- In the Discworld, Unseen University is explicitly described as a building complex that throughout its thousand year history has absorbed so much ambient magic that it is practically a living thing with emotions and a degree of sentience. Equal Rites has the witch Granny Weatherwax reaching out her mind and effectively borrowing it - ie, a sort of benign possession which a witch may only do with the mind of a living thing. She reads its mind and discovers it is frightened and fearful. Much the same happens in Sourcery, when the University dimly senses big trouble ahead, and doesn't like it.
- The Malus from the Doctor Who serial The Awakening was a monster lying dormant within an old church wall until it awakened to wreak havoc on Little Hodcombe.
- A demon who's also a wall, which inspires worshipers to fight over it, shows up in a second-season episode of Angel.
- In one episode of the Mighty Morphin' Power Rangers, Rita accidentally brings a brick wall to life. Brick Bully is literally a brick wall with an Upside Down Face, limbs, and various graffiti all over him. He can turn others into bricks and when he eats more bricks, he assumes a slightly more humanoid and mobile form.
- A rather well renowned youkai from Japanese folklore called a Nurikabe is an animated wall that impedes travelers. It is the basis for many characters such as the Whomps from Super Mario Bros. and the Monol monsters from Monster Rancher. Interesting enough, it's common depiction of being an animated wall is somewhat of a modern representation. Originally during the Edo period, one of it's early depictions was that of a three-eyed grotesque vaguely dog-like creature. Over time, it's depiction changed to a literal wall with limbs and very vague features.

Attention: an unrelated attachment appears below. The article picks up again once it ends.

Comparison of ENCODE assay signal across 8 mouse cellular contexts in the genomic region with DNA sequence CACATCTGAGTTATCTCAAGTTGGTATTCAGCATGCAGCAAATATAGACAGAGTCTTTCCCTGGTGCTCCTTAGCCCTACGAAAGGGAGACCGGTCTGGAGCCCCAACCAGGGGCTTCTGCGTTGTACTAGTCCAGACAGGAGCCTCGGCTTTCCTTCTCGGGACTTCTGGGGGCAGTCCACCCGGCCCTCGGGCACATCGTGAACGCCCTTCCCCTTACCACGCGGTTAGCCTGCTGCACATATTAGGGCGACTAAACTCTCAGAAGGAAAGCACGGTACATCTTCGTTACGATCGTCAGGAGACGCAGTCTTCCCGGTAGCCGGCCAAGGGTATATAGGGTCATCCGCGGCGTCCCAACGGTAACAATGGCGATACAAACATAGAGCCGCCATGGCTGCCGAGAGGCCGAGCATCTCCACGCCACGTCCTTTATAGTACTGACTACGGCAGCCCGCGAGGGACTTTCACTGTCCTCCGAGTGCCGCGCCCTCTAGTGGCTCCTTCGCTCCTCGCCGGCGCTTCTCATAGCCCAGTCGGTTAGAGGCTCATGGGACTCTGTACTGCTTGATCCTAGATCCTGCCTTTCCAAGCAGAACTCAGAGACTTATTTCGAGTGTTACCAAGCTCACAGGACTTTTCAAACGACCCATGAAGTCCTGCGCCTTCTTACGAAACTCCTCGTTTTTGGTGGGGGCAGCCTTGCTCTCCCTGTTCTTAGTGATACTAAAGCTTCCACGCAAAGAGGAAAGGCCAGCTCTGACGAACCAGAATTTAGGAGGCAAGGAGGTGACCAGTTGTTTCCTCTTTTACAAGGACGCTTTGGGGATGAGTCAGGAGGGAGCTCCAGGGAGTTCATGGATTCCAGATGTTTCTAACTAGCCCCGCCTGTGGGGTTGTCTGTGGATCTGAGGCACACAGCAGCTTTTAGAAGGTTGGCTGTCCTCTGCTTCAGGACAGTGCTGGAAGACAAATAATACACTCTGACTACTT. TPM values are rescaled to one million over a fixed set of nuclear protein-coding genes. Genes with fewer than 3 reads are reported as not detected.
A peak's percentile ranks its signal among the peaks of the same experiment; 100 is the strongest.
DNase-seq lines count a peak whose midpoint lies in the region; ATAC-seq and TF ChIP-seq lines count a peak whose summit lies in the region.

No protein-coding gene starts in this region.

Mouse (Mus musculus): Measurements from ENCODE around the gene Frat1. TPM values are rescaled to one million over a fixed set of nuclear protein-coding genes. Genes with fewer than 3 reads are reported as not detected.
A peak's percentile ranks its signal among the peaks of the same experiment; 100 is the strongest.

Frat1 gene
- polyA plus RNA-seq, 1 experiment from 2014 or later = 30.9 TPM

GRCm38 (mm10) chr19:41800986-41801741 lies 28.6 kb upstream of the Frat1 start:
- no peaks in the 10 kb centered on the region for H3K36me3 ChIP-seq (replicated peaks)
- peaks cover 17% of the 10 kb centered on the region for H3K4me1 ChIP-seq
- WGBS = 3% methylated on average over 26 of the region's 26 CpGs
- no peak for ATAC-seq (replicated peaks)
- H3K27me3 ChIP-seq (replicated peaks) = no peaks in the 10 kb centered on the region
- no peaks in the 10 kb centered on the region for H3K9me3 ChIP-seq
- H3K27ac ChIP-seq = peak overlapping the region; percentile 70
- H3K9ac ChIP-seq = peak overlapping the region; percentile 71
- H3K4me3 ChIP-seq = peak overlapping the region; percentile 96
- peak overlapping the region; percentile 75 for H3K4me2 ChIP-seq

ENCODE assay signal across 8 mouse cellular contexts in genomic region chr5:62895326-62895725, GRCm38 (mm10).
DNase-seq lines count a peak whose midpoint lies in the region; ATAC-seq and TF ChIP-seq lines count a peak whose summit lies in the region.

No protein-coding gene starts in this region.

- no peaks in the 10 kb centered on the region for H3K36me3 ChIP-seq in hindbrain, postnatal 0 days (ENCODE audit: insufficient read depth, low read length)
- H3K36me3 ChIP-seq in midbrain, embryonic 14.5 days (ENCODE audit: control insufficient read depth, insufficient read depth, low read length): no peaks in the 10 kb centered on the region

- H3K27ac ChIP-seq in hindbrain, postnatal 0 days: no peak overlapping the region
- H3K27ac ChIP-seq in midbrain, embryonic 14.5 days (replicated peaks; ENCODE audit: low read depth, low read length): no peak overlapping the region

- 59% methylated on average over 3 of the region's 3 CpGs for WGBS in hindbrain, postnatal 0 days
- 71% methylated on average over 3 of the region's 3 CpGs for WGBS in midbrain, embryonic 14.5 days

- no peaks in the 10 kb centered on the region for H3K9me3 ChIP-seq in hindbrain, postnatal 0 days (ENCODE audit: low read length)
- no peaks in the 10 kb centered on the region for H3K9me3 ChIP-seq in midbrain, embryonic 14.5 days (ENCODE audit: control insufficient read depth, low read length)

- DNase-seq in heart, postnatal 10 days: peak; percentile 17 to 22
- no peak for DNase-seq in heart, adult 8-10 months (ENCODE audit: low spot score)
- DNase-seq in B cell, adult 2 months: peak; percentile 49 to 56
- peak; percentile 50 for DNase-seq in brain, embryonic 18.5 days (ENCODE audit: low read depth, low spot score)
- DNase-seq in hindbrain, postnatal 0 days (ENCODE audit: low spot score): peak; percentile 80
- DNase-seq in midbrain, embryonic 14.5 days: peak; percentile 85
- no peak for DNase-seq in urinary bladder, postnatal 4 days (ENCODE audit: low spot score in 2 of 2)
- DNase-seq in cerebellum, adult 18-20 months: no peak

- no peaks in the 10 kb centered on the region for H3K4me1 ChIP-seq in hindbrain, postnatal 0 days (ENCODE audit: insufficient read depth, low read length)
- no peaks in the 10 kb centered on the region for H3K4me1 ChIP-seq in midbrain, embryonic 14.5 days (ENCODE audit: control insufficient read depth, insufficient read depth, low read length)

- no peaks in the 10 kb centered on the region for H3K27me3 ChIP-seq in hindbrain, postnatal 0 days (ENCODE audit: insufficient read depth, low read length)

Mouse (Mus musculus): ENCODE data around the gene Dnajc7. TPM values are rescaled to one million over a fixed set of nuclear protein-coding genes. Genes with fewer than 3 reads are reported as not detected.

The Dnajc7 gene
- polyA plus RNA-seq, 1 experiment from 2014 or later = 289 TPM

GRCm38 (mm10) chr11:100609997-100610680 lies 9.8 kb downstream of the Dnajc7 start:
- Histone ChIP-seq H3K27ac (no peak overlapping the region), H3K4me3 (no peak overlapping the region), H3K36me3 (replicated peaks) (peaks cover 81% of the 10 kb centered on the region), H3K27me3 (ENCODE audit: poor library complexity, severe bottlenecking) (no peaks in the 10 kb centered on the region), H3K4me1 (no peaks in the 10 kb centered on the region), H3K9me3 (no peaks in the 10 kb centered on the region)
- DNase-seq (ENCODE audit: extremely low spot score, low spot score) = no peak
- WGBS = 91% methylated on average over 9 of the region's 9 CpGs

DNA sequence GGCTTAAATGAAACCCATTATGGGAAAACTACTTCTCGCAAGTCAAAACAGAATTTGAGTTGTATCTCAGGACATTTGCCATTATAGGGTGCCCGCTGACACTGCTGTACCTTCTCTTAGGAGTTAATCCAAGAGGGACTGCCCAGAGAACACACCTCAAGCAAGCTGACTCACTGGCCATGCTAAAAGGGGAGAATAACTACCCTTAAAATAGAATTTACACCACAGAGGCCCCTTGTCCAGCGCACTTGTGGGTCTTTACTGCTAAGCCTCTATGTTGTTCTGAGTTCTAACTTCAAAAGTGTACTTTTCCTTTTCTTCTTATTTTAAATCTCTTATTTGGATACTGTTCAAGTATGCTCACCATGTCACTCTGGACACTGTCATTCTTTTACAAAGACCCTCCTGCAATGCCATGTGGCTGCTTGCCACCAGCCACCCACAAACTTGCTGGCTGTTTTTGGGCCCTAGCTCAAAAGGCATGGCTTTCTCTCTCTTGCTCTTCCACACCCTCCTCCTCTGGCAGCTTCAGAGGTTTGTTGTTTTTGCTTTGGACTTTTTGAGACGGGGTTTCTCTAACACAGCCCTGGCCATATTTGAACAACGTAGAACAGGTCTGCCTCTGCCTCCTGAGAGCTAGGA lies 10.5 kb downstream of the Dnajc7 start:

- Another youkai is the Mokumoku-ren which is a monster created from shoji, the paper sliding doors and windows found in Japan houses. When shoji are not taken care of, they can become riddled with holes. If not repaired for a long time, these can become infested with eyes. The Mokumoku-ren is generally creepy but relatively harmless. It is however usually a sign of a greater infestation of youkai in a household.
- Dungeons & Dragons has had many structure base monsters in its history, especially in the earlier editions where Everything Trying to Kill You and Killer Game Master were in full effect:
- The Living Wall, which gains power by assimilating nearby corpses.
- Second edition had the "Greater Mimic". A larger version of the game's resident Chest Monster which could impersonate rooms or other structures.
- First Edition had the "Lurker Above" (just called the Lurker in Advanced D&D), which resembled the ceiling.
- Its counterpart, the Lurker (renamed the Trapper when the LA had the "above" dropped) disguised itself as the floor.
- The Dread Gazebo is an accidental version of this which came about when a player assumed a "gazebo" the Dungeon Master described was some sort of monster. Fed up with his insistence on attacking it, the DM decided it pounced and killed his character. Read the original story here.
- Awful Hospital has the Flesh Door, which is not just a door but an entire room.
- In Girl Genius, Heterodyne Castle is alive, and is one giant death trap for anyone who is not The Heterodyne. Before Agatha arrives to repair it, convict work crews are sent in to attempt repairs, or die trying. Usually the latter.